Senate Republicans have joined Democrats to include in the defense measure an amendment that would restore harsh penalties on ZTE for violating U.S. sanctions that the Trump administration has moved to lift. If it makes it to the president’s desk, the provision would undercut the settlement that the Commerce Department reached with the company this month that essentially threw it a lifeline at the request of Chinese President Xi Jinping.
The White House signaled Wednesday that it would try to strip that amendment out when House and Senate negotiators hash out a final National Defense Authorization Act.
“The administration will work with Congress to ensure the final NDAA conference report respects the separation of powers,” Hogan Gidley, a White House spokesman, said, insisting that the new agreement makes ZTE pay for its violations and gives the government sufficient oversight of the company to protect the United States.
Sen. Marco Rubio, R-Fla., who has been a vocal advocate of the Senate’s approach, said the White House was entitled to its opinion, but he stood firm.
“ZTE poses a significant national security threat to U.S. telecommunications, and we shouldn’t be doing anything that allows them to stay in business,” Rubio said.
Consternation over ZTE has created bipartisan backlash against Trump, and lawmakers have been more willing to defy him on national security issues than trade disputes.
“ZTE combines two potent issues: economic security with China plus national security,” said Sen. Chuck Schumer, D-N.Y., the minority leader. “Both China trade policy and national security have broad and deep support in both parties.”
Trump administration officials have argued that the president is using the threat of tariffs and showing flexibility over ZTE as part of a broader strategy to overhaul U.S. trade deals, reorient commerce with China and strike a peace agreement with North Korea. His Republican allies in Congress contend that he should have the space to maneuver.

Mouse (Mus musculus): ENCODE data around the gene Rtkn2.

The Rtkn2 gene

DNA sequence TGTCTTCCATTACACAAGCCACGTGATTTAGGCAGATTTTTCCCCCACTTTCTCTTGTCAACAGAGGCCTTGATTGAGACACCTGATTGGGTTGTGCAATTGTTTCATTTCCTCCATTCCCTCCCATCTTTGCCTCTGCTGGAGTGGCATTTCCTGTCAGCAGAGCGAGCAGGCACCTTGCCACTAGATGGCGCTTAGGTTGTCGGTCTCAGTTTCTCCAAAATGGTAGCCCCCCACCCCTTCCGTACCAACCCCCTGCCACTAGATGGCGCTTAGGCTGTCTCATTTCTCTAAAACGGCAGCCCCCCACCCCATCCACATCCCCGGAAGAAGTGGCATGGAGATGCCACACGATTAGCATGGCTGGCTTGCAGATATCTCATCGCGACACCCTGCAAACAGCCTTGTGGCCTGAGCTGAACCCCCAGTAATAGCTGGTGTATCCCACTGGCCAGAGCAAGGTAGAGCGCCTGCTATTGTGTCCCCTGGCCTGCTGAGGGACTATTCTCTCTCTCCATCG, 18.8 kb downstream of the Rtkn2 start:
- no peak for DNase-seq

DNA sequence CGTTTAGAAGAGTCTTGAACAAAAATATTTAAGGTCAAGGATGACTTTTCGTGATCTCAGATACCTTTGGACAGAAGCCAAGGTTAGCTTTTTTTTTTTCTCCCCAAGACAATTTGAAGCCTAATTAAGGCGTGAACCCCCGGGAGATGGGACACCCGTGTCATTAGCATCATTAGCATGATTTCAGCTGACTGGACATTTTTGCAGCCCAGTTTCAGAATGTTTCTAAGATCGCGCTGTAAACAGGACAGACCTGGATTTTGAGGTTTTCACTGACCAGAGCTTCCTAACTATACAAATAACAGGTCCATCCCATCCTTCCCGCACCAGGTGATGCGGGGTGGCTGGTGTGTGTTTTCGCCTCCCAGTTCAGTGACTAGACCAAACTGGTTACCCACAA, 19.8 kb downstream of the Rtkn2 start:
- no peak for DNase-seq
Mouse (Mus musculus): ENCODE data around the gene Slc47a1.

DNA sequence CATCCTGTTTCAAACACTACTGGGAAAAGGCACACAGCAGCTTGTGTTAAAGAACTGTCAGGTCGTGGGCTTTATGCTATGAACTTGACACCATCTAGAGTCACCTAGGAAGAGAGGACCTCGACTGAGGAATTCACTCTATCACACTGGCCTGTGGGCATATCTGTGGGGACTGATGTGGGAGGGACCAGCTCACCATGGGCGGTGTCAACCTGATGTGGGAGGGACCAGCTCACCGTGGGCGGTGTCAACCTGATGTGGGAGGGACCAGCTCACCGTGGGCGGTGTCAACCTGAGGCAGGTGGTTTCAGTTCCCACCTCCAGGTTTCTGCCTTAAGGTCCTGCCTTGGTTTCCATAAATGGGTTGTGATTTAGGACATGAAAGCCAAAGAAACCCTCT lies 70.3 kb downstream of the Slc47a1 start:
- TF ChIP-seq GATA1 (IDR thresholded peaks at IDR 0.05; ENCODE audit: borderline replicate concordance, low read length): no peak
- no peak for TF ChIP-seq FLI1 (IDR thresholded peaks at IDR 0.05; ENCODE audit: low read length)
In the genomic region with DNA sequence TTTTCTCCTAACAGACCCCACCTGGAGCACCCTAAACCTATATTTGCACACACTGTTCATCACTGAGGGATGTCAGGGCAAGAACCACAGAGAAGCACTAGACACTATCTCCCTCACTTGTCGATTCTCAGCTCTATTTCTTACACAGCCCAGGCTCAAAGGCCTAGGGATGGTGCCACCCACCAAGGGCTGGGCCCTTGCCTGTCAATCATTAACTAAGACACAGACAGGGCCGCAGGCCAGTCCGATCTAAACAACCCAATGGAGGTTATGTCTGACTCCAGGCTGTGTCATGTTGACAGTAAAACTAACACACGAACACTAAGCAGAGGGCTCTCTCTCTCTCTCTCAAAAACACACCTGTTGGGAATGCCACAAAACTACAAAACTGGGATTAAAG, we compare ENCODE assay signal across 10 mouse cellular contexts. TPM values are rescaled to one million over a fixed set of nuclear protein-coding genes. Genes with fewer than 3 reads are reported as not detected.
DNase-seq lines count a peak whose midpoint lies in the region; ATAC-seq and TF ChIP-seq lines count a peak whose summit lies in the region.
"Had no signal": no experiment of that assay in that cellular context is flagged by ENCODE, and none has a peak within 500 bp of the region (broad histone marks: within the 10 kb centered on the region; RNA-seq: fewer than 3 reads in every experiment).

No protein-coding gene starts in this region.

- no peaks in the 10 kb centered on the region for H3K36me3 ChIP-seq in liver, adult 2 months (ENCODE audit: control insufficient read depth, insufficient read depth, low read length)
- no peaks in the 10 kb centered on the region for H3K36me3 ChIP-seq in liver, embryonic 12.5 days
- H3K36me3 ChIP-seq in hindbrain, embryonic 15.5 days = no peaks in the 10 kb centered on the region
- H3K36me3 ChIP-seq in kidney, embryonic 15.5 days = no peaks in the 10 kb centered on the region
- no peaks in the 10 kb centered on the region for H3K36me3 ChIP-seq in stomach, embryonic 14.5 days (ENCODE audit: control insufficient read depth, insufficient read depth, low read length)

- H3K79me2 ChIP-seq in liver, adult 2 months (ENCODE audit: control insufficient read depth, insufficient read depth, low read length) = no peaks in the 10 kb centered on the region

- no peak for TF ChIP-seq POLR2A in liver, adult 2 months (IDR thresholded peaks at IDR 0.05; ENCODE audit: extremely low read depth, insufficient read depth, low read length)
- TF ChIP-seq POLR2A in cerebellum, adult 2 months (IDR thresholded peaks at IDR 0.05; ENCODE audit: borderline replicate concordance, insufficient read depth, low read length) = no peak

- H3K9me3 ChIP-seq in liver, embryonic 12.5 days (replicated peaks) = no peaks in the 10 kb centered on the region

“I’m tired of senators trying to undercut President Trump at every turn, especially in the middle of a negotiating process,” Sen. David Perdue, R-Ga., an ally of Trump, said on the Senate floor Wednesday.
He moved on Wednesday afternoon to strip the ZTE provision from the defense bill, only to be blocked.
While Republicans appear ready to swallow their worries about trade for the moment, an all-out trade war could restore their nerve. Breaking with the president has its risks, but rattled financial markets and slower economic growth are also problematic in an election year.
Trump could roll out more tariffs on China as soon as this week, and countries are preparing to hit back with tariffs of their own on U.S. products, from Kentucky bourbon to Harley-Davidsons.
Next Wednesday, Sen. Orrin G. Hatch, R-Utah, chairman of the Finance Committee, will hold a hearing on the tariffs and question Wilbur Ross, the commerce secretary, about their potential harm to American consumers.
After a meeting at the Capitol with the Senate Foreign Relations Committee on Wednesday, Chrystia Freeland, Canada’s foreign minister, warned that her country had retaliatory tariffs ready to be unleashed July 1. She said that Canada was rolling them out more in sorrow than in anger and that she hoped retaliation could be avoided.
“The answer is very simple: The United States has to remove these unfair illegal tariffs from Canada,” Freeland said.
This article originally appeared in The New York Times.